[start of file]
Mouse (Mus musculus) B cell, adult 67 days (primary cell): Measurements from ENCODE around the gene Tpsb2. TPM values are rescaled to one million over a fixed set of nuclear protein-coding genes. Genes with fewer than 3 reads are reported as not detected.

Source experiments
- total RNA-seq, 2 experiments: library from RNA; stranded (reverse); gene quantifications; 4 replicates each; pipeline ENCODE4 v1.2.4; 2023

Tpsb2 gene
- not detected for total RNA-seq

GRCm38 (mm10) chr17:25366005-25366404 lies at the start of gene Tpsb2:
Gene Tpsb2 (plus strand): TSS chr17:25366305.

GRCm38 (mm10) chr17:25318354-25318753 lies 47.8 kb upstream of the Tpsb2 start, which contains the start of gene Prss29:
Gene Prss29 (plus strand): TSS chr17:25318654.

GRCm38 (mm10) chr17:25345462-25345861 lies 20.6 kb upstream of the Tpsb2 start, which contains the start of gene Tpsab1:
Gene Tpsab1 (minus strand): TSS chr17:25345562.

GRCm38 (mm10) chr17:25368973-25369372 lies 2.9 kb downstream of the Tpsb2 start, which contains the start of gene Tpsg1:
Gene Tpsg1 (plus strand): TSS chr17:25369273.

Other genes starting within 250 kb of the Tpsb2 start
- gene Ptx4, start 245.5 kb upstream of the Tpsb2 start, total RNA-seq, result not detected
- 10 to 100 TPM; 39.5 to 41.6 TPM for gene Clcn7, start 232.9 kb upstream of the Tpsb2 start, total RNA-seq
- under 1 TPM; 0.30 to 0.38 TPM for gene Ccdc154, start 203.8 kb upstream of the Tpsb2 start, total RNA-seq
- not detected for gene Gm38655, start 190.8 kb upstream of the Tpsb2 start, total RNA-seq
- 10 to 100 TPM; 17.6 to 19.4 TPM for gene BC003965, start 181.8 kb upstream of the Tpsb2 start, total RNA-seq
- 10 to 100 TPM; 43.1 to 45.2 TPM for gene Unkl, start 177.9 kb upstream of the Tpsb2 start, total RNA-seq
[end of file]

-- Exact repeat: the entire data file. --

Mouse (Mus musculus) B cell, adult 67 days (primary cell): Measurements from ENCODE around the gene Tpsb2. TPM values are rescaled to one million over a fixed set of nuclear protein-coding genes. Genes with fewer than 3 reads are reported as not detected.

Source experiments
- total RNA-seq, 2 experiments: library from RNA; stranded (reverse); gene quantifications; 4 replicates each; pipeline ENCODE4 v1.2.4; 2023

Tpsb2 gene
- not detected for total RNA-seq

GRCm38 (mm10) chr17:25366005-25366404 lies at the start of gene Tpsb2:
Gene Tpsb2 (plus strand): TSS chr17:25366305.

GRCm38 (mm10) chr17:25318354-25318753 lies 47.8 kb upstream of the Tpsb2 start, which contains the start of gene Prss29:
Gene Prss29 (plus strand): TSS chr17:25318654.

GRCm38 (mm10) chr17:25345462-25345861 lies 20.6 kb upstream of the Tpsb2 start, which contains the start of gene Tpsab1:
Gene Tpsab1 (minus strand): TSS chr17:25345562.

GRCm38 (mm10) chr17:25368973-25369372 lies 2.9 kb downstream of the Tpsb2 start, which contains the start of gene Tpsg1:
Gene Tpsg1 (plus strand): TSS chr17:25369273.

Other genes starting within 250 kb of the Tpsb2 start
- gene Ptx4, start 245.5 kb upstream of the Tpsb2 start, total RNA-seq, result not detected
- 10 to 100 TPM; 39.5 to 41.6 TPM for gene Clcn7, start 232.9 kb upstream of the Tpsb2 start, total RNA-seq
- under 1 TPM; 0.30 to 0.38 TPM for gene Ccdc154, start 203.8 kb upstream of the Tpsb2 start, total RNA-seq
- not detected for gene Gm38655, start 190.8 kb upstream of the Tpsb2 start, total RNA-seq
- 10 to 100 TPM; 17.6 to 19.4 TPM for gene BC003965, start 181.8 kb upstream of the Tpsb2 start, total RNA-seq
- 10 to 100 TPM; 43.1 to 45.2 TPM for gene Unkl, start 177.9 kb upstream of the Tpsb2 start, total RNA-seq